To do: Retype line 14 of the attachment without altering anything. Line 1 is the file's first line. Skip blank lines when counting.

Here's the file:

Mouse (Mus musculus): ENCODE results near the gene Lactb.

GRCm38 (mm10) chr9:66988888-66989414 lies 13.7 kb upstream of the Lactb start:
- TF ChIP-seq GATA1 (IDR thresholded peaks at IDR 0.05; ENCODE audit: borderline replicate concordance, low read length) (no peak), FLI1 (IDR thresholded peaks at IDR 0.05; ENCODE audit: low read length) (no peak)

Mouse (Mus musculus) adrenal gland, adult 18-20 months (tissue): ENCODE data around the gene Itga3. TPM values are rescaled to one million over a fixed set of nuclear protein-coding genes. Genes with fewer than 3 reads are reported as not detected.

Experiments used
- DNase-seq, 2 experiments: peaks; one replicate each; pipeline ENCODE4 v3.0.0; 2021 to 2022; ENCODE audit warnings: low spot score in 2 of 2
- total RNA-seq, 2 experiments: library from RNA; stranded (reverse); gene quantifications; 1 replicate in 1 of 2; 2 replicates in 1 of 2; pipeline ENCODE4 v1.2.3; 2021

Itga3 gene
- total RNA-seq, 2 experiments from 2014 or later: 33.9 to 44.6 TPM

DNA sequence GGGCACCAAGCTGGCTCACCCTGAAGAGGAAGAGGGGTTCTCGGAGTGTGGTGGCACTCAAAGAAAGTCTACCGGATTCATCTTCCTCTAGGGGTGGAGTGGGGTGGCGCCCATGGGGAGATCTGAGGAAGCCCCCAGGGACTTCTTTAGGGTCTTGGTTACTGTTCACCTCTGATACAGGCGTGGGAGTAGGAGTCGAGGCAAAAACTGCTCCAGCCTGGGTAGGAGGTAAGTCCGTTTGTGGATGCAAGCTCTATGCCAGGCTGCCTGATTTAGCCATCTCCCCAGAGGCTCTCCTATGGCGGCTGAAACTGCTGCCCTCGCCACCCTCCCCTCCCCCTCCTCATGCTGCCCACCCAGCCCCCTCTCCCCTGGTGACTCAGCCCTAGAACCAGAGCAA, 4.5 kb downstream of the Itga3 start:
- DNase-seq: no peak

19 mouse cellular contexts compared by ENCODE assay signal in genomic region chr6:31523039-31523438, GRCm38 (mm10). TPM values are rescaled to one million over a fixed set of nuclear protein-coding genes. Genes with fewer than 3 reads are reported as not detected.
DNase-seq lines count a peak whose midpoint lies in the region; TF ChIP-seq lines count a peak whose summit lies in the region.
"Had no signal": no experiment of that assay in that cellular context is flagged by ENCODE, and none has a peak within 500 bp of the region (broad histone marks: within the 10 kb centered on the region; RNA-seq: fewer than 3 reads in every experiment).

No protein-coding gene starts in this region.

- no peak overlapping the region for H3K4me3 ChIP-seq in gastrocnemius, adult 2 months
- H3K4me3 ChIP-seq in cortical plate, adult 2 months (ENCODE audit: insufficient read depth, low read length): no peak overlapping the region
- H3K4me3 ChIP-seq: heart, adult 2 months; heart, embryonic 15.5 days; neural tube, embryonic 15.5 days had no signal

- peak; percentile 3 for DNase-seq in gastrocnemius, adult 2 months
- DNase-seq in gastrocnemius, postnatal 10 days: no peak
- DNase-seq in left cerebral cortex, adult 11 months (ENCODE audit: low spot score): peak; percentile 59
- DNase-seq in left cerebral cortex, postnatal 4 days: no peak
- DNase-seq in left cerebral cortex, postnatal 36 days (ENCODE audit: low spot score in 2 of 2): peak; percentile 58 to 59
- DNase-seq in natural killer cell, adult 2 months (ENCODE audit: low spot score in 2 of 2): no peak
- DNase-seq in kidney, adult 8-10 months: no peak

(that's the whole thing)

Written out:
"Had no signal": no experiment of that assay in that cellular context is flagged by ENCODE, and none has a peak within 500 bp of the region (broad histone marks: within the 10 kb centered on the region; RNA-seq: fewer than 3 reads in every experiment).